The signature authentication process is intended to provide a signature assessment in situations in which the Medicare criteria is met except for a key piece of documentation missing a signature or containing an illegible signature. It is in this case that the contractor is required to initiate the signature authentication process.
Failure to Comply
Contractors are not required to proceed with signature authentication if the claim can be denied for reasons unrelated to the signature requirements. In the context of audit activities, failure to comply with the signature guidelines essentially creates a denial rationale for what otherwise may be a covered Medicare claim. Providers can prevent claim denials by understanding and implementing practices that satisfy the signature guidelines.
One practical measure providers may want to consider is implementing signature logs as part of their compliance program before being subject to an audit. This will be particularly important in instances in which a person who created a medical record at issue in an audit no longer is employed by the provider or organization. If the signature on the record is illegible, an existing signature log listing the employee’s initials or illegible signature could be submitted and considered by the contractor.
If a signature log was not in place during that individual’s employment, it may be difficult or impossible to locate the person for the purposes of creating a log to submit. Furthermore, as previously discussed, providers only are given a 20-day timeframe in which to comply with a request for a signature log or attestation. Also, if the signature log is readily available, it can be submitted to the reviewers at the beginning of an audit.
In the context of prepayment medical reviews and additional documentation request (ADR) letters, contractors may advise providers that in order to comply with the new signature requirements, they need to contact the hospital or other facility where services were provided in order to obtain a signed copy of the medical records. For instance, the copy of a hospital discharge summary kept in a physician’s office file may be unsigned while the copy in the hospital chart is signed and dated. Providers who are billing for services provided in an outside hospital or other facility may want to have a system for obtaining copies of signed documentation in the other entity’s possession.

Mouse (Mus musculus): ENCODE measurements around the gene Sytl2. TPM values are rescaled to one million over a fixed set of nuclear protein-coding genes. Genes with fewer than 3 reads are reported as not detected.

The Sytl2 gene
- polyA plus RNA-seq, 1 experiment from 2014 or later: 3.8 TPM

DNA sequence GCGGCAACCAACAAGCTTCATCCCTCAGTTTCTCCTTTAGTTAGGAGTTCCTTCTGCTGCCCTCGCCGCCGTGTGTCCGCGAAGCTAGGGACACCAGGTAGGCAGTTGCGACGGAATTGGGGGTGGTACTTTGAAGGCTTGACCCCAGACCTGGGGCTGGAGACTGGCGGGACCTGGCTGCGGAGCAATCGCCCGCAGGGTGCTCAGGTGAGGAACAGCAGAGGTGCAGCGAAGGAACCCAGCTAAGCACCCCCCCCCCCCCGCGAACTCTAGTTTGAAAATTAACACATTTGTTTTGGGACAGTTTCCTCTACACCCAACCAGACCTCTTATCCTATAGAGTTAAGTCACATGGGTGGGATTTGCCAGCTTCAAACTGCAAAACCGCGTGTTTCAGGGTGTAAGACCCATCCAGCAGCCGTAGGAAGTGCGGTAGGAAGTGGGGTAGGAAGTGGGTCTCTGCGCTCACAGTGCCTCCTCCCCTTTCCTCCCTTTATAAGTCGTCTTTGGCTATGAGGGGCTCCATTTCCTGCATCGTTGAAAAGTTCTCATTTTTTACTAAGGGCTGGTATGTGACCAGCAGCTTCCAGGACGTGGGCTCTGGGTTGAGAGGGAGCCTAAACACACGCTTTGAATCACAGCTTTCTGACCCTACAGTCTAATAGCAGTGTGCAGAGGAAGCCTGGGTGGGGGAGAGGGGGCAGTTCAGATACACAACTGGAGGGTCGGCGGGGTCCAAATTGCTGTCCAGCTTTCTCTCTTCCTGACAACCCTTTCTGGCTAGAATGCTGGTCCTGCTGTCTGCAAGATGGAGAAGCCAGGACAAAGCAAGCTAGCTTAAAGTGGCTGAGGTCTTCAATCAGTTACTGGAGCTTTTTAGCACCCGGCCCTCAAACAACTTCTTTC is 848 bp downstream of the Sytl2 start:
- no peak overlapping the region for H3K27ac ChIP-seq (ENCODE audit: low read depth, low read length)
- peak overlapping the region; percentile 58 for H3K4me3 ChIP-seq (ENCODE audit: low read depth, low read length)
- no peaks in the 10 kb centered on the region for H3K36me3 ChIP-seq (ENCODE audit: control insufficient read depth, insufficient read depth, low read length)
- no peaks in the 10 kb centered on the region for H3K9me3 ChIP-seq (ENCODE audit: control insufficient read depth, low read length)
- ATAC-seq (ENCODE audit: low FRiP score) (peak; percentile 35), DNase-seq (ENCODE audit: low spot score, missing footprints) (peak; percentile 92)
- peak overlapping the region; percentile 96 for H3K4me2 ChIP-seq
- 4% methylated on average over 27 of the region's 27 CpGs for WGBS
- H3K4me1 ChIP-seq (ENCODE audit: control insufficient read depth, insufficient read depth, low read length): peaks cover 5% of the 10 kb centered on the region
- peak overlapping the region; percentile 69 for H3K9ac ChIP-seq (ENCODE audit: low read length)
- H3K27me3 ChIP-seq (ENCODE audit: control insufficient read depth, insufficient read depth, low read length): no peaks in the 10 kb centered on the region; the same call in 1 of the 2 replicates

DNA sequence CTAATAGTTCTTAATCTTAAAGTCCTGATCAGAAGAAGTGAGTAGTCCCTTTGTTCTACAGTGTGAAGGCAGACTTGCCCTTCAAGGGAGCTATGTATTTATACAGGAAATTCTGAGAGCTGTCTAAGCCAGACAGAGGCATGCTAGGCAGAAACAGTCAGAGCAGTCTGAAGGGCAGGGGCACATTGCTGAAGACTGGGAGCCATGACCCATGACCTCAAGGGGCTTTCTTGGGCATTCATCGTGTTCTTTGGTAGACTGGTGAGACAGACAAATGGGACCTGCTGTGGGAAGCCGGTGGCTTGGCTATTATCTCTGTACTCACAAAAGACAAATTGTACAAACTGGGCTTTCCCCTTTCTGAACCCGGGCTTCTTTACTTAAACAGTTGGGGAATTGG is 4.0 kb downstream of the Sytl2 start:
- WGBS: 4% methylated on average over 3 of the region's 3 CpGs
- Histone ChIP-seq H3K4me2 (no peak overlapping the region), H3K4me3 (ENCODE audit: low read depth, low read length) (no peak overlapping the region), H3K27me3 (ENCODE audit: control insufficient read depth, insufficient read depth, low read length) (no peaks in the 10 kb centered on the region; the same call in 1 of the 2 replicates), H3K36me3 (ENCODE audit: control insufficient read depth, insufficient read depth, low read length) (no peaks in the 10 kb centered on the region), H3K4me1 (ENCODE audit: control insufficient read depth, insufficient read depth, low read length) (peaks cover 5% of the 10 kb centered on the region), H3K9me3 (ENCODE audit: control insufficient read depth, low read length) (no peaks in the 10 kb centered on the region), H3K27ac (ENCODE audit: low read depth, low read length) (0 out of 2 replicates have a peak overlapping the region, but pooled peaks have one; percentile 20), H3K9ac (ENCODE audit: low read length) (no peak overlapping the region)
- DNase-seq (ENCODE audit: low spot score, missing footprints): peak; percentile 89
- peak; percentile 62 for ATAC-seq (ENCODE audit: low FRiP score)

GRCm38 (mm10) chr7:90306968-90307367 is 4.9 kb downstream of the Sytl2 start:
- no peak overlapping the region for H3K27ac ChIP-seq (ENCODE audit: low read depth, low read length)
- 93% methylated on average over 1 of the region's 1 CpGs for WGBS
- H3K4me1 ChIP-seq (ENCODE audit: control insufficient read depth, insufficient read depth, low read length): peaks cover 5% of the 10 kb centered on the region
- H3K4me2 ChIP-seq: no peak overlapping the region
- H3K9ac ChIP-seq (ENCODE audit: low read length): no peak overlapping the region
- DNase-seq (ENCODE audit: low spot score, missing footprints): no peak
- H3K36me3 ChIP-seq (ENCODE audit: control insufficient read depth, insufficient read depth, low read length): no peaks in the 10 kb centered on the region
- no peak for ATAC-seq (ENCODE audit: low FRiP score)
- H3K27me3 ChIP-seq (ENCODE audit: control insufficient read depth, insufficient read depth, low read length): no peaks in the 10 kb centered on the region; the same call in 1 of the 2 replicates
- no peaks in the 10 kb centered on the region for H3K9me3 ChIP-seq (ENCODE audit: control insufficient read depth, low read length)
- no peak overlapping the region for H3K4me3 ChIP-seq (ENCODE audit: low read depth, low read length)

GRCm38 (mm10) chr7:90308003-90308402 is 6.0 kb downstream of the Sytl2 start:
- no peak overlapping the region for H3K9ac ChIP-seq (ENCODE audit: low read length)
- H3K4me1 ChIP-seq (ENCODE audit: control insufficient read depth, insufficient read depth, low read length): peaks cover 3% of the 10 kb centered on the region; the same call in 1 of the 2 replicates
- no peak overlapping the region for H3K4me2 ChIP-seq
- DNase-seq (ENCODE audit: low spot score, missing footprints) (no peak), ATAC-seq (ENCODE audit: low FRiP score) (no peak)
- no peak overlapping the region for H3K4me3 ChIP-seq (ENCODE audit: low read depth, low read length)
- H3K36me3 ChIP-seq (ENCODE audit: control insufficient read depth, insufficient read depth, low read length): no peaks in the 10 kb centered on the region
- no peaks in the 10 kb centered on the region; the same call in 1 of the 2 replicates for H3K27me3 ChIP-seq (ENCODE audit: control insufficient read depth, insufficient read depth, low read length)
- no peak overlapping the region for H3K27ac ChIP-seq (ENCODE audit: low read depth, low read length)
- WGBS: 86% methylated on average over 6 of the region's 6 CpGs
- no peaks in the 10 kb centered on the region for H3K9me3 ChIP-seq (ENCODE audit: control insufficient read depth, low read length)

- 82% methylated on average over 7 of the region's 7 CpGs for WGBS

It may be difficult to obtain copies of the signed documentation needed quickly when trying to respond to multiple ADR requests or a post-payment review in a timely manner.
About the Authors
Amy K. Fehn is a partner at Wachler & Associates, P.C. Ms. Fehn is a former registered nurse who has been counseling healthcare providers for the past eleven years on regulatory and compliance matters and frequently defends providers in RAC and other Medicare audits.
Jennifer Colagiovanni is an attorney at Wachler & Associates, P.C. Ms. Colagiovanni graduated with Distinction from the University of Michigan and Cum Laude from Wayne State University Law School. Upon graduation, Ms. Colagiovanni was nominated to the Order of the Coif. Ms. Colagiovanni devotes a substantial portion of her practice to defending Medicare and other third party payer audits on behalf of providers and suppliers. She is a member of the State Bar of Michigan Health Care Law Section.
Contact the Authors